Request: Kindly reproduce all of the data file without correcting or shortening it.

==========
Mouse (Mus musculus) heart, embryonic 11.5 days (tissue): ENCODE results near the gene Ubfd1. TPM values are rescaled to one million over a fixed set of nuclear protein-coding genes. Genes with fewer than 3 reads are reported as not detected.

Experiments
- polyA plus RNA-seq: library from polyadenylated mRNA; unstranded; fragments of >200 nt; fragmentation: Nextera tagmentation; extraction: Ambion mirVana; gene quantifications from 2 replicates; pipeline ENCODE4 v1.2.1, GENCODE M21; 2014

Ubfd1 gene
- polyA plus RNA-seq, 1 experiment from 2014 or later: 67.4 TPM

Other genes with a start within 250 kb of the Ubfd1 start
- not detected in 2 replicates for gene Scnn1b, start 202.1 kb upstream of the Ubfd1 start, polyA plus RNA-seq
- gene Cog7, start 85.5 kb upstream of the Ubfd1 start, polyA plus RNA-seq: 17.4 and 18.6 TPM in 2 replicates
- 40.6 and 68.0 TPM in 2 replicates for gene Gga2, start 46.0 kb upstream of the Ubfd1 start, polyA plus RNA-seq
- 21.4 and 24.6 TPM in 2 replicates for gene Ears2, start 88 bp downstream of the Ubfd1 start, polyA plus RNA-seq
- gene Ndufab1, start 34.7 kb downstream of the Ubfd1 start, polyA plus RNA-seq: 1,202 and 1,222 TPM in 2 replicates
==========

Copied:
Mouse (Mus musculus) heart, embryonic 11.5 days (tissue): ENCODE results near the gene Ubfd1. TPM values are rescaled to one million over a fixed set of nuclear protein-coding genes. Genes with fewer than 3 reads are reported as not detected.

Experiments
- polyA plus RNA-seq: library from polyadenylated mRNA; unstranded; fragments of >200 nt; fragmentation: Nextera tagmentation; extraction: Ambion mirVana; gene quantifications from 2 replicates; pipeline ENCODE4 v1.2.1, GENCODE M21; 2014

Ubfd1 gene
- polyA plus RNA-seq, 1 experiment from 2014 or later: 67.4 TPM

Other genes with a start within 250 kb of the Ubfd1 start
- not detected in 2 replicates for gene Scnn1b, start 202.1 kb upstream of the Ubfd1 start, polyA plus RNA-seq
- gene Cog7, start 85.5 kb upstream of the Ubfd1 start, polyA plus RNA-seq: 17.4 and 18.6 TPM in 2 replicates
- 40.6 and 68.0 TPM in 2 replicates for gene Gga2, start 46.0 kb upstream of the Ubfd1 start, polyA plus RNA-seq
- 21.4 and 24.6 TPM in 2 replicates for gene Ears2, start 88 bp downstream of the Ubfd1 start, polyA plus RNA-seq
- gene Ndufab1, start 34.7 kb downstream of the Ubfd1 start, polyA plus RNA-seq: 1,202 and 1,222 TPM in 2 replicates